Then there is conditioning. Many home cats that have been socialized to humans very well, may also be conditioned to the human stare. Even though they may respond affectionately to the human stare, that does not mean that they will accept similar behaviour from colleague felines. Similarly cats hardly ever meow to each other. Mostly that is used for cat to human communication.

    1. Well, that is strong. You see, many here on this site are so thoroughly comfortable and knowledgeable about our beloved domestic felines behaviors that we certainly do know that slowly closing our eyes and opening them is to relieve potential stress in theirs and our minds. Winking is not, although it does occur now and then. ๐Ÿ˜‰

      1. Cal, you and I and the other regulars are experts and we are as expert as the experts. I believe that.

        I try and challenge the status quo because experts regurgitate what is considered to be fact but it is not.

      1. How many ferals have you, personally, observed or studied, Oker?
        I would love to have a fellow feral lover’s point of view.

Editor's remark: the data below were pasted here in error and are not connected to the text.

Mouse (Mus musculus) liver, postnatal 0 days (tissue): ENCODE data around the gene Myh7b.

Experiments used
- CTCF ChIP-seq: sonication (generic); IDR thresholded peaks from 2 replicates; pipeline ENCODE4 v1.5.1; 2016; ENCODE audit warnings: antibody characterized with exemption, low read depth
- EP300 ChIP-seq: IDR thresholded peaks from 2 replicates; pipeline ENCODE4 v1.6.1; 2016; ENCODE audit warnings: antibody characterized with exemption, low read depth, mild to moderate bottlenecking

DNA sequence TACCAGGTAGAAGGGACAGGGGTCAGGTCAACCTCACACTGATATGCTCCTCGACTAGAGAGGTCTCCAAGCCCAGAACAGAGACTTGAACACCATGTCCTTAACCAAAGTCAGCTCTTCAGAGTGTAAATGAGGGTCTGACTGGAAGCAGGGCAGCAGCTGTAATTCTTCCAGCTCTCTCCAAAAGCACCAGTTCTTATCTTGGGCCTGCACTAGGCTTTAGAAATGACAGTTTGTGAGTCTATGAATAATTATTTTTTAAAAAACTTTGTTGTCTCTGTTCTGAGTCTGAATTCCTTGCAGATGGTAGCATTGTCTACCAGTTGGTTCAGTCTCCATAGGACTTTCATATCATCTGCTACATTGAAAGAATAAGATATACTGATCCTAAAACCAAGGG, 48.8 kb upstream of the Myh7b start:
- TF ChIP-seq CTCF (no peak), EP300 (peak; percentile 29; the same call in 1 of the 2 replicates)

Roger Tabor is a wildlife biologist whose focus isn’t specifically on cats. If I recall correctly, and could be wrong, he sided with Jim Stevenson (Woody) who shot and killed the feral cat in Galvenston.

        1. Enough Dee. And what about you? How many have you studied? Never mind.
          Roger Tabor is an international authority on ferals/cat behaviour. His bio is on his page:
          He’s not the only one that states that a cat’s stare is aggression. Most feral experts (if not all) will agree with him.
          But I suppose feeding a back yard colony and having a few moggies at home makes one an expert too these days…

          1. I’m no expert, Oker; merely, an observer.
            Mr. Tabor is very knowledgeable, but I disagree with some of his conclusions.
            His interests are broadbased, making it hard to call him an expert in any particular area. I’m familiar with many of his books, especially his “How to be…” series; ie, “How To Be a Deer, How To Be an Otter, How To Be a Squirrel, How To Be a Fox”. He wrote no “How To Be a Cat”, much less “How To Be a Feral Cat”.